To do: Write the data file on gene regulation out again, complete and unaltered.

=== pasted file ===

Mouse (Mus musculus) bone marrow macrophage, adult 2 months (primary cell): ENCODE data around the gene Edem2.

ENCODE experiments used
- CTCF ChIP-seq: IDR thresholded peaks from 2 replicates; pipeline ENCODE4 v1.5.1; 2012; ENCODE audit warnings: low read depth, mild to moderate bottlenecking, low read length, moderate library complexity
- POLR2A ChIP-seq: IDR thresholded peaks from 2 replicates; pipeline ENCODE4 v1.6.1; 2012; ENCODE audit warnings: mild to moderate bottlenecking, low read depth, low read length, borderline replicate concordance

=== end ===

Mouse (Mus musculus) bone marrow macrophage, adult 2 months (primary cell): ENCODE data around the gene Edem2.

ENCODE experiments used
- CTCF ChIP-seq: IDR thresholded peaks from 2 replicates; pipeline ENCODE4 v1.5.1; 2012; ENCODE audit warnings: low read depth, mild to moderate bottlenecking, low read length, moderate library complexity
- POLR2A ChIP-seq: IDR thresholded peaks from 2 replicates; pipeline ENCODE4 v1.6.1; 2012; ENCODE audit warnings: mild to moderate bottlenecking, low read depth, low read length, borderline replicate concordance